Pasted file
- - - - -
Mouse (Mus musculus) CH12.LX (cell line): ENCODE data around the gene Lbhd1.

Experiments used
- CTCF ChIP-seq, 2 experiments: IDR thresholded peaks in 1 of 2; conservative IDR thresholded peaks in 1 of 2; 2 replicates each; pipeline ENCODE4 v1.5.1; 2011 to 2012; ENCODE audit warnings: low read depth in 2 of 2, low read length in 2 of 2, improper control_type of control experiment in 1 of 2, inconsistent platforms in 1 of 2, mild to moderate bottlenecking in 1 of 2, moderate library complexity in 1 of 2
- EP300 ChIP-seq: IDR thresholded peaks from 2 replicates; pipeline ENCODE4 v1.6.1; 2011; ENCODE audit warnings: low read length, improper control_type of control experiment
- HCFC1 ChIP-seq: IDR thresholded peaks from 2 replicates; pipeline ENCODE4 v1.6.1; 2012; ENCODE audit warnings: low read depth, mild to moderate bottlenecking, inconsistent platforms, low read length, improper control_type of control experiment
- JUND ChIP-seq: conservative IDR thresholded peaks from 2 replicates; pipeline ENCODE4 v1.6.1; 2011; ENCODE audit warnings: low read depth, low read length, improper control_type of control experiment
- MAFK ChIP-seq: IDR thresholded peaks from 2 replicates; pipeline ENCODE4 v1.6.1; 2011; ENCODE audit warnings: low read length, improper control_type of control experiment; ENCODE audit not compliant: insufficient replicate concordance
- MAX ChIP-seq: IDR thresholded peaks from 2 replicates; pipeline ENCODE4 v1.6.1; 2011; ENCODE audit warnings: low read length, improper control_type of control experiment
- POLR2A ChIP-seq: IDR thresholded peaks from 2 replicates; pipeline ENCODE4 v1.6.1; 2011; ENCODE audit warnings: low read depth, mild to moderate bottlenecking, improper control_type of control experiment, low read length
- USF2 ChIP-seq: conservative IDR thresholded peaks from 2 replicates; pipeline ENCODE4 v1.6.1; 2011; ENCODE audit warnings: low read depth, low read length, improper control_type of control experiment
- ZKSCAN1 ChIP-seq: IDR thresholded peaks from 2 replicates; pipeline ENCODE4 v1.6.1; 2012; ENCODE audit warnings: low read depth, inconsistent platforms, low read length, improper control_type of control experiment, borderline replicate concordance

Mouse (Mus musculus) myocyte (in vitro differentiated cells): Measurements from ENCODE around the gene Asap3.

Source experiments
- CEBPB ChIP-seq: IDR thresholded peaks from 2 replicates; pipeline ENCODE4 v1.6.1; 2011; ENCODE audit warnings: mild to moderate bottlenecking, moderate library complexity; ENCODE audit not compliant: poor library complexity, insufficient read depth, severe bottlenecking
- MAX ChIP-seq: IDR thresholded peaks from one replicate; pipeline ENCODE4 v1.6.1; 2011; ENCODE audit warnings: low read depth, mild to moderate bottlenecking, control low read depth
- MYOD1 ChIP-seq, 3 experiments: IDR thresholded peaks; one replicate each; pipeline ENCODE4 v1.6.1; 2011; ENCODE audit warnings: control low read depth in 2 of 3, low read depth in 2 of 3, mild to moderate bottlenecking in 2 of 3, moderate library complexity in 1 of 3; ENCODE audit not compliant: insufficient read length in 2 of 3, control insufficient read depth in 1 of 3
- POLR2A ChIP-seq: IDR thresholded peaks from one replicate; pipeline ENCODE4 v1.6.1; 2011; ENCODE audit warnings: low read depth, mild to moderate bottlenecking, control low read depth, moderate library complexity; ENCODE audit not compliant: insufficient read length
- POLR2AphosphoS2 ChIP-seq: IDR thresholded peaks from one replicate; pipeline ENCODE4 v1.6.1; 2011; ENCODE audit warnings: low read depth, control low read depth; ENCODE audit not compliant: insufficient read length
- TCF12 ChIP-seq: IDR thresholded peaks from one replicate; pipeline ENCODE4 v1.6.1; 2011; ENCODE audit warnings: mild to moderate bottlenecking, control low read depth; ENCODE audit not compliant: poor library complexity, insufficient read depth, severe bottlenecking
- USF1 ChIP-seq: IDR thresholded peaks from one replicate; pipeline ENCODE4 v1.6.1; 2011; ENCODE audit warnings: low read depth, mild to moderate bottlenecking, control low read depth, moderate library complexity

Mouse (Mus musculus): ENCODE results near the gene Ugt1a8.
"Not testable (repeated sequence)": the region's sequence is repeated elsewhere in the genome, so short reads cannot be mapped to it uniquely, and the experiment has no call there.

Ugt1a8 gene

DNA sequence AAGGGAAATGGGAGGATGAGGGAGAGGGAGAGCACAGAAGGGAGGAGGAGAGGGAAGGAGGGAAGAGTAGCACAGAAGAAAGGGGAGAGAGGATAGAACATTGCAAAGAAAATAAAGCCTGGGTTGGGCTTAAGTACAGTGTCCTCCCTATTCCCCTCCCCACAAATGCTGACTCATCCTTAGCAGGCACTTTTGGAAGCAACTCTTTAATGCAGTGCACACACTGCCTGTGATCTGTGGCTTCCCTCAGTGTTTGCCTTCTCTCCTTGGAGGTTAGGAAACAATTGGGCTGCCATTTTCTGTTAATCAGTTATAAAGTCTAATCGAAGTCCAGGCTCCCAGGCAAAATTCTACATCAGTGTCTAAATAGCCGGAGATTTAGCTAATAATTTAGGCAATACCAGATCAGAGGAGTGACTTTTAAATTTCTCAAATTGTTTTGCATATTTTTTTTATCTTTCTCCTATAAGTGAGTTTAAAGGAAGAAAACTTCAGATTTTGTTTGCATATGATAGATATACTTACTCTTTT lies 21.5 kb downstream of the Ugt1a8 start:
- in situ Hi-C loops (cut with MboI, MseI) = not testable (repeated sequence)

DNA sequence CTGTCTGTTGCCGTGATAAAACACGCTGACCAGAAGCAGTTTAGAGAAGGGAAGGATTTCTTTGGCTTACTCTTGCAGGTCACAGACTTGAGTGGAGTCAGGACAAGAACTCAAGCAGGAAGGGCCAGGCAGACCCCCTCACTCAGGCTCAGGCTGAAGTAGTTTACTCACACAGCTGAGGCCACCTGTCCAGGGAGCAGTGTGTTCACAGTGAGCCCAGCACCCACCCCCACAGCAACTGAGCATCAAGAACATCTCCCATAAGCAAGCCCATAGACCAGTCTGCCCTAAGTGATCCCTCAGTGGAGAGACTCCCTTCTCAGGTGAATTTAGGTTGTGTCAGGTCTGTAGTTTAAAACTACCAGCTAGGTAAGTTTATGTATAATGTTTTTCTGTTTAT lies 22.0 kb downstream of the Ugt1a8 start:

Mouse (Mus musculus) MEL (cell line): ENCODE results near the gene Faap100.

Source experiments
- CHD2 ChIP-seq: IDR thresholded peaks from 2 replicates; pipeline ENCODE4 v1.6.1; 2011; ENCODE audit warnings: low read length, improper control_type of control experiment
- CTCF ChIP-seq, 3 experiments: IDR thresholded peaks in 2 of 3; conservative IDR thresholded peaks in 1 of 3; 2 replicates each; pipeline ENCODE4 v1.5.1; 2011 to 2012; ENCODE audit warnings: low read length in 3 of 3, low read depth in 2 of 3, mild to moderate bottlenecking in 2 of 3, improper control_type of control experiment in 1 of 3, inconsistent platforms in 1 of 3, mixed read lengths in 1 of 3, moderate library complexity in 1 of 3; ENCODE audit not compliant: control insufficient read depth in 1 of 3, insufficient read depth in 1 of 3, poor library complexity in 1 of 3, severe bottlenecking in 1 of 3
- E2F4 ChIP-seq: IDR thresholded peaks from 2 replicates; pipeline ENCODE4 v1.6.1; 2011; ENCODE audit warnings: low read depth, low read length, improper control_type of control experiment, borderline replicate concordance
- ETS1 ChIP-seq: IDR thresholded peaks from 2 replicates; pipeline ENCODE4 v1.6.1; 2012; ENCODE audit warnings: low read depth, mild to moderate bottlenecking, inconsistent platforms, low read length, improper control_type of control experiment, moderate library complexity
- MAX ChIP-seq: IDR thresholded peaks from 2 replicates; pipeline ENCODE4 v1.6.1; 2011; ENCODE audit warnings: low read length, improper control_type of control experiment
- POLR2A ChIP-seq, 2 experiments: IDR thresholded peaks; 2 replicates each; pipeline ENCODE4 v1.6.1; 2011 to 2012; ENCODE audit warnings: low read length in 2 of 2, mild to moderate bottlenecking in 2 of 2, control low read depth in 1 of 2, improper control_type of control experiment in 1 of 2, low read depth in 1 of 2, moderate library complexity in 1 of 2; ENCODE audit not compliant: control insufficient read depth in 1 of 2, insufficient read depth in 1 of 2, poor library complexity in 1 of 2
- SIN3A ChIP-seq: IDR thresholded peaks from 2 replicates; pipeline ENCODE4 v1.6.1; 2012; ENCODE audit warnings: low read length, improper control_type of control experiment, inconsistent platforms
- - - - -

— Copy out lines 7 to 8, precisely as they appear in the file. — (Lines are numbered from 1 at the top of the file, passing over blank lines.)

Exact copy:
- MAFK ChIP-seq: IDR thresholded peaks from 2 replicates; pipeline ENCODE4 v1.6.1; 2011; ENCODE audit warnings: low read length, improper control_type of control experiment; ENCODE audit not compliant: insufficient replicate concordance
- MAX ChIP-seq: IDR thresholded peaks from 2 replicates; pipeline ENCODE4 v1.6.1; 2011; ENCODE audit warnings: low read length, improper control_type of control experiment